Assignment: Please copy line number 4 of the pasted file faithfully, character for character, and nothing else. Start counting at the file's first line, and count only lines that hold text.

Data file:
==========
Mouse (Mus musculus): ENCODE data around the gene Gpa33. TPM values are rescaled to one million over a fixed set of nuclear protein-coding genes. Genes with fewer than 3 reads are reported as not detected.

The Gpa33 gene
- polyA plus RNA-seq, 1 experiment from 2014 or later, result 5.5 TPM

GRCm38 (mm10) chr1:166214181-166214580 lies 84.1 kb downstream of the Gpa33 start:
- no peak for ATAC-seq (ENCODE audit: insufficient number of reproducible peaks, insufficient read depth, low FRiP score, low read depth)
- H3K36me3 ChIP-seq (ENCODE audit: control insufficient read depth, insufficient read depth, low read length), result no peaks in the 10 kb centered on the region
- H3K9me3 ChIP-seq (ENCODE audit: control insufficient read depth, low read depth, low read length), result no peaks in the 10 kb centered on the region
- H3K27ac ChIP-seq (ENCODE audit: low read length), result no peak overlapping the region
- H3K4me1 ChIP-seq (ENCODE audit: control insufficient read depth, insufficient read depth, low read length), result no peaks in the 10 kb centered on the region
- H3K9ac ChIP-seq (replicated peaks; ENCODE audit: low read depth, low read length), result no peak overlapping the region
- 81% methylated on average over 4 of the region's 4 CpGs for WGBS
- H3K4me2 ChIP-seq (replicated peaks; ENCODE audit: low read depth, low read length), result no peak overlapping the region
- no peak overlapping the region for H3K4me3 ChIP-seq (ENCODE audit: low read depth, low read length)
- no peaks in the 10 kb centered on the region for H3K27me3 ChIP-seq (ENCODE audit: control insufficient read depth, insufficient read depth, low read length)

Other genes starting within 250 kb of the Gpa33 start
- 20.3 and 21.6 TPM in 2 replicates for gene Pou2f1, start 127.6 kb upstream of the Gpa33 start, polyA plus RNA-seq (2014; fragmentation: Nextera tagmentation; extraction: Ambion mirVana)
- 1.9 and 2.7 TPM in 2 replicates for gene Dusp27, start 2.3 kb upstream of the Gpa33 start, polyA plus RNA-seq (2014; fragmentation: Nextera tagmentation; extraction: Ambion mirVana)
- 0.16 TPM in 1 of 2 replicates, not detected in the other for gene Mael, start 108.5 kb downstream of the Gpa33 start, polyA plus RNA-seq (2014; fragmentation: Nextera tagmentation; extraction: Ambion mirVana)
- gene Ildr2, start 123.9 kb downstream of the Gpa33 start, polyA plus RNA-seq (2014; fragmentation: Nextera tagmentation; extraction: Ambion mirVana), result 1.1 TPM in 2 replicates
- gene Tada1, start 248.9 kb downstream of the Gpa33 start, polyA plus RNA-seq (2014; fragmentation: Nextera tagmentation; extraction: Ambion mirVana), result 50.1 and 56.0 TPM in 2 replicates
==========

GRCm38 (mm10) chr1:166214181-166214580 lies 84.1 kb downstream of the Gpa33 start: